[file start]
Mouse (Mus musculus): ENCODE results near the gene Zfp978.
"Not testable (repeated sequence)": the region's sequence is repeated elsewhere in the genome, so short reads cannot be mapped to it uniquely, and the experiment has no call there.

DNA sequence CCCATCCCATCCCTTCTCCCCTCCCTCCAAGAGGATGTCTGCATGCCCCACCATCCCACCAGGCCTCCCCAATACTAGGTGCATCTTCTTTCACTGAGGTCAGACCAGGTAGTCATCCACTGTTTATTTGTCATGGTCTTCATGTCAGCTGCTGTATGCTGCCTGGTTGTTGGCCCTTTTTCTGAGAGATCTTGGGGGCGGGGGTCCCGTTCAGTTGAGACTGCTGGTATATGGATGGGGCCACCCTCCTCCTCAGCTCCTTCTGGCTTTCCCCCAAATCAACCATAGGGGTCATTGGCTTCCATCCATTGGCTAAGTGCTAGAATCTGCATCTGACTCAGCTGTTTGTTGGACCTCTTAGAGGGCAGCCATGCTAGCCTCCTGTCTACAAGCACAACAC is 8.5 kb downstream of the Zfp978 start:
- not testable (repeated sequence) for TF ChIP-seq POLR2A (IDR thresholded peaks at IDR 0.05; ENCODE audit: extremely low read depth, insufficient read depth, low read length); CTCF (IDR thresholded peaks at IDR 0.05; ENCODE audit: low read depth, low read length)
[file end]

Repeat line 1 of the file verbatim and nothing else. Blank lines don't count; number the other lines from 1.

Mouse (Mus musculus): ENCODE results near the gene Zfp978.